When the first time Mark Zuckerberg started Facebook in college 4 1/2 years ago, he has learned that he cannot make dramatic changes to the popular online hangout without triggering uproar among indignant users who preferred the status quo.
For all these years, he has been struggling hard to find a way that makes all things easier, things that can ensure him to do significant improvement, so he would not have to issue public apologies like what he did in each of the previous two years after springing new products on users.
Now, he must test his theory to begin some dramatic changes that forcing its 100 million users to adapt to a redesigned website, whether they like the new look or not. Moreover, since unveiling the makeover seven weeks ago, Facebook had left it up to users to decide whether they wanted to switch over. If they disliked what they saw, the converts could just click on a link to switch back to the old format.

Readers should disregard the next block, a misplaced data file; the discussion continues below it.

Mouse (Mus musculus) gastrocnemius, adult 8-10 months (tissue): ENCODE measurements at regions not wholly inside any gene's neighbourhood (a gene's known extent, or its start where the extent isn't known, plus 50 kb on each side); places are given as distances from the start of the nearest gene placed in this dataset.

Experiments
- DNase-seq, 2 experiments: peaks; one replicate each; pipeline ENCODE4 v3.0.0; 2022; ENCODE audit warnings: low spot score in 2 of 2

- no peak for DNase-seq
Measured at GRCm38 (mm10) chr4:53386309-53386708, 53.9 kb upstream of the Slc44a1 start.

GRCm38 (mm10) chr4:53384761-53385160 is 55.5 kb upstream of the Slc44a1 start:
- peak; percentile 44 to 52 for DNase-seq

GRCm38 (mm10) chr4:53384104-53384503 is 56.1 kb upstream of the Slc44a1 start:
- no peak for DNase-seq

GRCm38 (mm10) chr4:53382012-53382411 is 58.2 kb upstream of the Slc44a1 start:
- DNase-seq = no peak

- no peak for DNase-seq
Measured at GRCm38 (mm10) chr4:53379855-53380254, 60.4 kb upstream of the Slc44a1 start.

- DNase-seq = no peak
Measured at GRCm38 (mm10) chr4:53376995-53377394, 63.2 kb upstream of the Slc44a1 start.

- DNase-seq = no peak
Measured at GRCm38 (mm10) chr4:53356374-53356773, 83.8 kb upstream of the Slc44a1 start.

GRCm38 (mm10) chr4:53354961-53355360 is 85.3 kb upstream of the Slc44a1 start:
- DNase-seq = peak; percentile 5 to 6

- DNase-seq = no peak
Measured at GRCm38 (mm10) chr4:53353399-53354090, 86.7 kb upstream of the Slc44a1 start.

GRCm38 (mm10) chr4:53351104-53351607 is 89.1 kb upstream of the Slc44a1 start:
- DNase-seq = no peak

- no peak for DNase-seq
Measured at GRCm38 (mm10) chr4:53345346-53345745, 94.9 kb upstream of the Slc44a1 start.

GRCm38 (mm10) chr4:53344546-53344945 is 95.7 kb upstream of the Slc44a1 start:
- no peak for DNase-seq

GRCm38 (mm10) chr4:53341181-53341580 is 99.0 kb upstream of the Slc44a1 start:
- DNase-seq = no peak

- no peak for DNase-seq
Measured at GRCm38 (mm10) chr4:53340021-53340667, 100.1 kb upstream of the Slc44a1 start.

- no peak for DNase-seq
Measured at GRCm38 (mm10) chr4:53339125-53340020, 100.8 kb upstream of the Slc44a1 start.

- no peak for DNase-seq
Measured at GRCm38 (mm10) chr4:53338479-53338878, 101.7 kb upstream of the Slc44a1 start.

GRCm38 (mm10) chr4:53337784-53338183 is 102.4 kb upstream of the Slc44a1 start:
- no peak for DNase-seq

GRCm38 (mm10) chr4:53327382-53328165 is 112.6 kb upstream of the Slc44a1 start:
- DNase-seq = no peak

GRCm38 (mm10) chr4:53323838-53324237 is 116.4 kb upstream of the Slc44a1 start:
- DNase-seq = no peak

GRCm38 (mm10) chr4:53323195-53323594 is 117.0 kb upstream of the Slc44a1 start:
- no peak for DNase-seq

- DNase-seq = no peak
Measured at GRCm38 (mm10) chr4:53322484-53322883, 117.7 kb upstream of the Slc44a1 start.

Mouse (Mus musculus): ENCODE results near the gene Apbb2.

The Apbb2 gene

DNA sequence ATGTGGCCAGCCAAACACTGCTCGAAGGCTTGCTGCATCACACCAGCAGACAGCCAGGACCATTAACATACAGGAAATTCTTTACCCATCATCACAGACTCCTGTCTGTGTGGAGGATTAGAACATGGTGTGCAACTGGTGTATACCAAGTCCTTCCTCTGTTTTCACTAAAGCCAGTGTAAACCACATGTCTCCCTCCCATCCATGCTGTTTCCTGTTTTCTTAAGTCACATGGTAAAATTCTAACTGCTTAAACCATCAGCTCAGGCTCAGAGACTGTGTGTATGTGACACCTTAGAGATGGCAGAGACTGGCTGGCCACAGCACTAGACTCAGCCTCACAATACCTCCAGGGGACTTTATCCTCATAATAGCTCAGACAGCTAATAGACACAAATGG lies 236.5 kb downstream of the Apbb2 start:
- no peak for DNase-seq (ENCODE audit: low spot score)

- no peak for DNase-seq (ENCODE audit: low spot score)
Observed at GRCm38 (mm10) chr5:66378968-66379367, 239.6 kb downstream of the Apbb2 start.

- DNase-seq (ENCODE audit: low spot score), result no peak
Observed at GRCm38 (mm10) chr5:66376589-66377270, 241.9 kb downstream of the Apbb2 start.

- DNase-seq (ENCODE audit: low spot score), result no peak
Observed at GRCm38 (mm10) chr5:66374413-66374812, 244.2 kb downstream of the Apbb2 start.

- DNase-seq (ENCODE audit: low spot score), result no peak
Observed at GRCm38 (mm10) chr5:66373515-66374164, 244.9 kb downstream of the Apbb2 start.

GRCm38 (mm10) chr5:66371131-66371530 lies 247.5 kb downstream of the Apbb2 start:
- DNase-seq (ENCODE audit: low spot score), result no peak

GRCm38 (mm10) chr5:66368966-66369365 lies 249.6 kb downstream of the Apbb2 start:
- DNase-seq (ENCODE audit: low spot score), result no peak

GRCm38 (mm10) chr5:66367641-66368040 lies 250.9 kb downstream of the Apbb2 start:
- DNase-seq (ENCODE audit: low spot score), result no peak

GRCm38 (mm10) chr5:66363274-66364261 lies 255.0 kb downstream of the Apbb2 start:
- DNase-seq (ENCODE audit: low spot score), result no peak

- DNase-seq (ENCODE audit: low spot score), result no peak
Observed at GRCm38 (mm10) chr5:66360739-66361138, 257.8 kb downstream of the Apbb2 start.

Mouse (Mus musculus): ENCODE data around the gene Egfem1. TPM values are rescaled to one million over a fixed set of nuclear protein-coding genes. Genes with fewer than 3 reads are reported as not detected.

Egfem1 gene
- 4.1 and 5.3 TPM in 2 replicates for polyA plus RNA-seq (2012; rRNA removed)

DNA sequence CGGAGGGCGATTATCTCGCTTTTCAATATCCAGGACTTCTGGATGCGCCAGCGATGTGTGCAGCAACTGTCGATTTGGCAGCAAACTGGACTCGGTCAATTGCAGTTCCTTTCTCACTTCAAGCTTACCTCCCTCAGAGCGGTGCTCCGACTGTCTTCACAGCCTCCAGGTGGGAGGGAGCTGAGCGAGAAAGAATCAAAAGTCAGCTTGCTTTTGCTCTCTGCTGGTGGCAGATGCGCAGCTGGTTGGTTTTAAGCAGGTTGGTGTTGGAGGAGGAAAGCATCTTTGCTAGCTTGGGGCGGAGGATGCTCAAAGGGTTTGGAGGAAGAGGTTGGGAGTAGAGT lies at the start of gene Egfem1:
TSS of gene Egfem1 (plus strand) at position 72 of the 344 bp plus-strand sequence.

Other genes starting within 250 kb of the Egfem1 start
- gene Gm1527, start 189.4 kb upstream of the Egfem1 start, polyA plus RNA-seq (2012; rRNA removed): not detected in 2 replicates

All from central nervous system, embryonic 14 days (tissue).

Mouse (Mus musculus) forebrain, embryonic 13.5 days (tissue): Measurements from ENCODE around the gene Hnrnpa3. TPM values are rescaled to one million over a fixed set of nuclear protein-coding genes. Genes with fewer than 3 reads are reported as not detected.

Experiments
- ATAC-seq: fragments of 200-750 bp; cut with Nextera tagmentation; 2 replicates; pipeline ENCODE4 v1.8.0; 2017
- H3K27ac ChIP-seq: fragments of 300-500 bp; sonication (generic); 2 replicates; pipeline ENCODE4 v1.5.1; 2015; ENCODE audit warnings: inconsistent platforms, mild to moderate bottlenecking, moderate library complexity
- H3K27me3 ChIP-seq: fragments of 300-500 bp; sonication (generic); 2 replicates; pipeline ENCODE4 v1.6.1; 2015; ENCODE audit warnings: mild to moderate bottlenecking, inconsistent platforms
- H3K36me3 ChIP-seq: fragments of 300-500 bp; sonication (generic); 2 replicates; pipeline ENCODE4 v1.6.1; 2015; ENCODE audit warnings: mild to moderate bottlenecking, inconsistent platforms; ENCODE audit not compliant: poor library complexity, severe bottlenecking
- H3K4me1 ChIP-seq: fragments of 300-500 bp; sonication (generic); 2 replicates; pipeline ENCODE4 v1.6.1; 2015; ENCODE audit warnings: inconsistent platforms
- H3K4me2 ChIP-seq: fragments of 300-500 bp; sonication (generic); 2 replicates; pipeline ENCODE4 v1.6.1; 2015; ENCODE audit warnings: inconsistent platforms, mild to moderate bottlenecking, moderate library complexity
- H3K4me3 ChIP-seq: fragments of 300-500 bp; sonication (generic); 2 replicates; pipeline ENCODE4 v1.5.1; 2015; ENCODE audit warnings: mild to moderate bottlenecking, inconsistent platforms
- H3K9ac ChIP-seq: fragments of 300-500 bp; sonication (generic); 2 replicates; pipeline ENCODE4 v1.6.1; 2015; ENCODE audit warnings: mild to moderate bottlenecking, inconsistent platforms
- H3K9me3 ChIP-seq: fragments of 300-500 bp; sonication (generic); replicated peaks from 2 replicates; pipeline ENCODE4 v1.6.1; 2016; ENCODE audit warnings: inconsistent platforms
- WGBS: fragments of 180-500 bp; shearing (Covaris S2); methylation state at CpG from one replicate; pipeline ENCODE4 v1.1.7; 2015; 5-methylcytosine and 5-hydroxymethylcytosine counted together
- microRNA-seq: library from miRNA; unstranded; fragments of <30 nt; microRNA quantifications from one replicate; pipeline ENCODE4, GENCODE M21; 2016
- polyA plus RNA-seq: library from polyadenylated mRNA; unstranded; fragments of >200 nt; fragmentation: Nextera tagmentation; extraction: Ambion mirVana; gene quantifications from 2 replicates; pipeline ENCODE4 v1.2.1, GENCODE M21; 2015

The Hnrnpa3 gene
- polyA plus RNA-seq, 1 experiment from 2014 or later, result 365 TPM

Unfortunately, the option will be taken away from all users by the end of the week; a shift that Zuckerberg already knows will alienate some of Facebook's audience and raise the risk of driving more traffic to rival social networks like MySpace, Friendster, and Bebo.
Zuckerberg said, "Any change can be a big deal to our users because this is how they connect with their family and friends." Therefore, when we move things around, it can be perceived as being not a positive thing even when it is a positive change. Zuckerberg added, more than 40 million users already have checked out the new design and about 30 million embraced it without reverting to the old look.
Thank you for visiting SurayBlog